Barry Glassman, CFP

Barry Glassman, CFP®

His vision for starting GWS was to deliver investment strategies and wealth management services typically available at the highest levels of wealth. Today, clients benefit from these sophisticated financial services targeted to meet their unique needs.

Earlier this year, Glassman Wealth quietly surpassed $2 billion in assets under management (AUM), and honestly, I hesitated to share the news. After all, how does hitting an AUM milestone benefit our current clients? 

My hesitation comes from a comment by one of my favorite clients who, shortly after I opened Glassman Wealth, made a comment that changed how I think about our growth. A few weeks after transitioning clients to the new firm, I held a dinner with some of my favorite clients—the clients I want to keep, learn from, and replicate.  

As I talked about how to grow the firm, one client, Harriet, said (plainly), “How does your growth help us? We don’t want you to grow. You grow, we get less attention.”  

That stuck with me. Harriet was right. I was already stretched with over 100 clients who I promised would get sophisticated investments and planning strategies.  

Therefore, I decided to grow slow (read: smart).  

So, we kept our $2 million minimum for new clients and focused our attention on current clients instead of an endless stream of prospects. 

We did basically no marketing other than client educational events and sponsorship of philanthropic causes.  

As we passed $500 million and $1 billion AUM milestones, we took our growth and reinvested it on behalf of our existing clients. How? We hired really smart, curious, and experienced financial advisors. During this time, we significantly improved our client-to-advisor ratio, reducing it from approximately 100 to just 30.  It’s what those advisors dreamed of, and at the same time, gave our existing clients more attention and personalized strategies. 

Given the added time we then had with each client, we started doing something that is unusual in the financial advisory industry, but seems normal to us now: We asked to see every client’s tax returns. Many send them to us in advance of filing; others shortly after. Either way, we learned so much more about each client and were then able to tailor investments, tax, and estate planning strategies to the specific family.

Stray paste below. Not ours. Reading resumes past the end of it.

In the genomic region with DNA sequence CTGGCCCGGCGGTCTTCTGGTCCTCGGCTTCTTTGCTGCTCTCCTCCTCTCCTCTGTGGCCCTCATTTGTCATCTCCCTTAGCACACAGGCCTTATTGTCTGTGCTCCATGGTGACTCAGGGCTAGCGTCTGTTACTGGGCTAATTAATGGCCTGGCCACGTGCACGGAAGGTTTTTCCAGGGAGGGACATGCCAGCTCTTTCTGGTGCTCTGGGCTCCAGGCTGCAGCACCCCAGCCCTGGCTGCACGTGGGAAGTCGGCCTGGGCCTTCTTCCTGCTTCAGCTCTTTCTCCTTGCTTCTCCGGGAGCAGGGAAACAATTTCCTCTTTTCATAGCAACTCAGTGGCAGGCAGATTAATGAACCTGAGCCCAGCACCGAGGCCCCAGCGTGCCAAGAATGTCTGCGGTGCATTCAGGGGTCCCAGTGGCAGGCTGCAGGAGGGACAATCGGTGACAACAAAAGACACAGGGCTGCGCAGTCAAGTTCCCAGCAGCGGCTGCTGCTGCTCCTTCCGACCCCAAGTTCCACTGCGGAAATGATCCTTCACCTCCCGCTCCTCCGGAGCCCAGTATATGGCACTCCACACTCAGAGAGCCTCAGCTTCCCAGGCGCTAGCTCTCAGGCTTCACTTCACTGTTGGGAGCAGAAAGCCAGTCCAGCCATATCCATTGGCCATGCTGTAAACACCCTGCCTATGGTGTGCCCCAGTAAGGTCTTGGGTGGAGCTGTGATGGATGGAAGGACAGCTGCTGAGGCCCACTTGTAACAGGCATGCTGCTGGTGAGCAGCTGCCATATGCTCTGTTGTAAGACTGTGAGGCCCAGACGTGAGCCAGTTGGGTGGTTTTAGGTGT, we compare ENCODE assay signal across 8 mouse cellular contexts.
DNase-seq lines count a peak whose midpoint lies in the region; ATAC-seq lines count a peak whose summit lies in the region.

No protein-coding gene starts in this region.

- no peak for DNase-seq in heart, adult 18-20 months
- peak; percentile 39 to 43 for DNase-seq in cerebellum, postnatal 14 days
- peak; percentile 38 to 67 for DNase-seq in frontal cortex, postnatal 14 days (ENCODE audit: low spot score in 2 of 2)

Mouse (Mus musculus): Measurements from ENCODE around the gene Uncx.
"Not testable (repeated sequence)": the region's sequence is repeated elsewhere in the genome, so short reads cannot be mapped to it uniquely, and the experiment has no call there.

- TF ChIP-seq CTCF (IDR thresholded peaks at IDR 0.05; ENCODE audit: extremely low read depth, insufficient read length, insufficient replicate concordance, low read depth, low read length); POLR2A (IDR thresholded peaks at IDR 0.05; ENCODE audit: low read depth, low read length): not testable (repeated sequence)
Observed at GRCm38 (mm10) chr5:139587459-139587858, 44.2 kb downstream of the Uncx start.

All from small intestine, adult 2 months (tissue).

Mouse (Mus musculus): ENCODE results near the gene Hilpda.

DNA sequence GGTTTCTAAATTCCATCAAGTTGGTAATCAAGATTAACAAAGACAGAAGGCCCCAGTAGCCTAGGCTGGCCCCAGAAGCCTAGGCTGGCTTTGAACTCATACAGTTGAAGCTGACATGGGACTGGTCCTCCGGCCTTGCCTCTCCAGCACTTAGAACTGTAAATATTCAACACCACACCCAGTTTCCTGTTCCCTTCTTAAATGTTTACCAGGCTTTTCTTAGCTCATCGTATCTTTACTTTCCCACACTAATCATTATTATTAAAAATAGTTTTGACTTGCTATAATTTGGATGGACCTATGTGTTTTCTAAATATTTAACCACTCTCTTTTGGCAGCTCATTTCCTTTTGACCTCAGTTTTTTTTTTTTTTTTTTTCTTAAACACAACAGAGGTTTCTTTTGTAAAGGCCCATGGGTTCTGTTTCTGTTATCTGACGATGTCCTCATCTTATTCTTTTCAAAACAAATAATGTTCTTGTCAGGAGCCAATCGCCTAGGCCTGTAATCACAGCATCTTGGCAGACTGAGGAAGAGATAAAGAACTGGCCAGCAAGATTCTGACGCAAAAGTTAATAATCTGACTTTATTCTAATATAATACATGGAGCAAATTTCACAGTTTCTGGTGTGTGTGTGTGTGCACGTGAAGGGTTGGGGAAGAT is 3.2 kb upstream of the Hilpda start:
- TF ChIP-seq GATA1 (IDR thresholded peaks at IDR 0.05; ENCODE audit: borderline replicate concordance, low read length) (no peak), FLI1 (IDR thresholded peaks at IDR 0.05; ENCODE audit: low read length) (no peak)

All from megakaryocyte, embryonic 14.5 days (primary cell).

We also decided to make the parents and children of our clients full clients, whether they had any money with us or not. We ended up hearing from young adults with questions about their first pay package, their first tax returns, and their first mortgages. Our clients were also relieved to know that someone objective was pushing their parents to button up their estate planning. 

We reinvested and upgraded our investment research capabilities by outsourcing due diligence to a firm that not only does it full-time but also cross-pollinates among firms to help design portfolios and solve ongoing challenges. When we have a new client with a peculiar existing investment or an interest in something esoteric, we have a resource who has seen and likely solved it before.  

And we took a healthy chunk of the profits and reinvested it in the team benefits and culture to keep our best people happy. Being ranked #1 Best Place to Work in Washington DC by the Washington Business Journal means employees are happy. They stay, and they stay engaged in the current and future success of the company. 

Last, while most of my peers have sold to roll-up firms and private equity over the past few years, I have decided to do it differently and have started selling to my employees. I now have three employee equity partners and plan to grow that over time.  

So, it is not that we hit a $2 billion milestone that I’m most proud of and feel compelled to share, but how we got there. You know, with Harriet in mind.  

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